Scanned Paper (part IV)

Objective Coding:

“Who, What, When” will help you figure out “Where and How”

One definition of the word objective I found online is:

“uninfluenced by emotions or personal prejudices; presented factually”. 

This is accurate when it comes to the objective coding of documents in the not so objective world of litigation.  While you may believe that having OCR for .pdfs or associated text for .tiffs gives you the searching capabilities that you need, having documents objectively coded will really allow you to refine those searches and hone in on the specific documents you are looking for. 

OCR and associated text allows you to search for keywords through the entire text of the document, whereas objective coding allows you to choose specific fields where the name, word or date you are looking for exists.  You also are allowed to create a list of document types (i.e. Email, Financial Record, Police Report, Memo, etc.) specific to your case so that you can identify a specific subset of documents for review.  You can also combine information found in different fields to even further refine your search.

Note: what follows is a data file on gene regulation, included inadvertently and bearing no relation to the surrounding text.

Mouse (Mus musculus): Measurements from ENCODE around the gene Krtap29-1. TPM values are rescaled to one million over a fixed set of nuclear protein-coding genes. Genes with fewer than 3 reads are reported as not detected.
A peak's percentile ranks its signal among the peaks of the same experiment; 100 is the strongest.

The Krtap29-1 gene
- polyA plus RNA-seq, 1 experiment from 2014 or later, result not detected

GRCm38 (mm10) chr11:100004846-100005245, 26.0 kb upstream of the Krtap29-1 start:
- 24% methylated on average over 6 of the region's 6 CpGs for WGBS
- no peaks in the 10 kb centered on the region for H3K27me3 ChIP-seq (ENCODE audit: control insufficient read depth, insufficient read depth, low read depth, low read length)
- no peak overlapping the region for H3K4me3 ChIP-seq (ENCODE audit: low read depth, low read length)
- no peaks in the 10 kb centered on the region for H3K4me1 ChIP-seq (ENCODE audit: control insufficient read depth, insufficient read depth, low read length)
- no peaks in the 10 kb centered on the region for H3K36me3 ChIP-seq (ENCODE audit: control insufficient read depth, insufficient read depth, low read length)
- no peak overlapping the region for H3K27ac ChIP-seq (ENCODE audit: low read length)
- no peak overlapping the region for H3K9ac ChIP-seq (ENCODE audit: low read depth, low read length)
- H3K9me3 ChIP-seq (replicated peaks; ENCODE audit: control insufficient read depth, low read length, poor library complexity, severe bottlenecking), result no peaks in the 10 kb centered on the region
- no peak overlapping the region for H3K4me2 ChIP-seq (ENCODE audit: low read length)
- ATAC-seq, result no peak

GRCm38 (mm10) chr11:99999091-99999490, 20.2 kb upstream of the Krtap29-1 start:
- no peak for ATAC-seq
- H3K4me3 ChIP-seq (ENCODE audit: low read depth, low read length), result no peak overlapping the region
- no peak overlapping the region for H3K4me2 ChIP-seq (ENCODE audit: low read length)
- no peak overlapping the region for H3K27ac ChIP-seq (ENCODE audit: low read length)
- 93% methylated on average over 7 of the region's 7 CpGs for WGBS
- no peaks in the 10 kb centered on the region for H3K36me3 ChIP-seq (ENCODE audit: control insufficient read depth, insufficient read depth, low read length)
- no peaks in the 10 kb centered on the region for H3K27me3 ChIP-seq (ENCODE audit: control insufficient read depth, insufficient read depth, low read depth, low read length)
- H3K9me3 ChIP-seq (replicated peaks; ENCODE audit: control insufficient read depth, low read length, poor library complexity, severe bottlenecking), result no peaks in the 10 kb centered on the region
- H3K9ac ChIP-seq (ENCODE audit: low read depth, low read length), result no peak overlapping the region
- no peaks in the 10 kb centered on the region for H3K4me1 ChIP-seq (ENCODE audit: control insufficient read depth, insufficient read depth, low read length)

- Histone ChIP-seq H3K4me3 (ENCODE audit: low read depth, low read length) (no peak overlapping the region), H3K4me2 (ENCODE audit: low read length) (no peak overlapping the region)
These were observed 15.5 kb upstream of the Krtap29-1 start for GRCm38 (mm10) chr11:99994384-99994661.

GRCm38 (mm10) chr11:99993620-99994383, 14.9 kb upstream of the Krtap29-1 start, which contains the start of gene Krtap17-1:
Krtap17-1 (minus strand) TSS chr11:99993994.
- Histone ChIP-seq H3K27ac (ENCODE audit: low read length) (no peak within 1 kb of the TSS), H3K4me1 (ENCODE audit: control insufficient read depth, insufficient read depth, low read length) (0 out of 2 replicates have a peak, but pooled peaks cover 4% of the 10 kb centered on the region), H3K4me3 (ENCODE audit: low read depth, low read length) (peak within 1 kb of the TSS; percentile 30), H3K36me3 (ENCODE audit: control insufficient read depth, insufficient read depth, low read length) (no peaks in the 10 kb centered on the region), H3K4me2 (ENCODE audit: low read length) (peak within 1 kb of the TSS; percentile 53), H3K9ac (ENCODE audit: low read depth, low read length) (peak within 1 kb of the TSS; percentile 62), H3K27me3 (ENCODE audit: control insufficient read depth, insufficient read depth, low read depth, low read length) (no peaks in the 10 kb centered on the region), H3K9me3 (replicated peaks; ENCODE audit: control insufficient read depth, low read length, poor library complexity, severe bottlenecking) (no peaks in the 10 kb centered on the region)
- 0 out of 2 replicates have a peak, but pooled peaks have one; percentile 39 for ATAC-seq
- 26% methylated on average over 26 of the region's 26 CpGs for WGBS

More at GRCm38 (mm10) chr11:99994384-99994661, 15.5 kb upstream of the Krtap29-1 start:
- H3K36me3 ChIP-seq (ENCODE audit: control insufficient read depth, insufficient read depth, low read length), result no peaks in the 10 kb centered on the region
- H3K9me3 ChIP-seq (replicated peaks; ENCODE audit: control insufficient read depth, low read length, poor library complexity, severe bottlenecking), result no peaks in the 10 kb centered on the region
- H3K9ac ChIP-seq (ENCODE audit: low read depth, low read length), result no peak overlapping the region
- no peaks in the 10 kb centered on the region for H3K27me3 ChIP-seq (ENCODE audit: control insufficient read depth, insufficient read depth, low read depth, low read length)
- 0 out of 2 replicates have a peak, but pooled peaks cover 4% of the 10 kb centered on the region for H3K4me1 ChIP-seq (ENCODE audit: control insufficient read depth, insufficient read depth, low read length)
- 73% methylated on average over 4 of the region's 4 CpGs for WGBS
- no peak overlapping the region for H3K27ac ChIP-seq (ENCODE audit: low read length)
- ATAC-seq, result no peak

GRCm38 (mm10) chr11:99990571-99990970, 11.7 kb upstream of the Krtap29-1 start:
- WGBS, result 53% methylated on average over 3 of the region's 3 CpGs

The standard objective coding fields are:

  1. Author
  2. Recipient
  3. Copyee
  4. Date
  5. Title
  6. Document Type

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For example:

Your search results for a document authored by “John Smith” on “January 1, 2010” would differ tremendously depending on whether you used OCR or objective coding to run your search. 

If you only used OCR for your search, you would find every single document that not only was authored by “John Smith” but in which his name appears.  You would also retrieve every document in which “January 1, 2010″ appears, even if it was simply mentioned in the body of the text.  This could result in an unwieldy subset of documents and not really help you identify the particular subset of documents you are looking for. 

However, if your documents were objectively coded, you could simply search in the Author field for “John Smith” and in the Date field for “January 1, 2010” and find any documents that specifically fit that criteria. 

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If you don’t get objective coding with your discovery, ask for it.  Objective coding contains objective information – facts, not opinions or ideas about a document.  Opposing counsel would not be revealing any information about their case, about their case strategy or about the strengths and weaknesses of the discovery by sharing any objective coding they have done.  No privilege would be breached and no attorney work product would be turned over.  Rather, a win-win situation is created when the cost of capturing factual information that will equally help both parties organize and review the discovery is shared. 

Up next:

Part V: Running a Document Inventory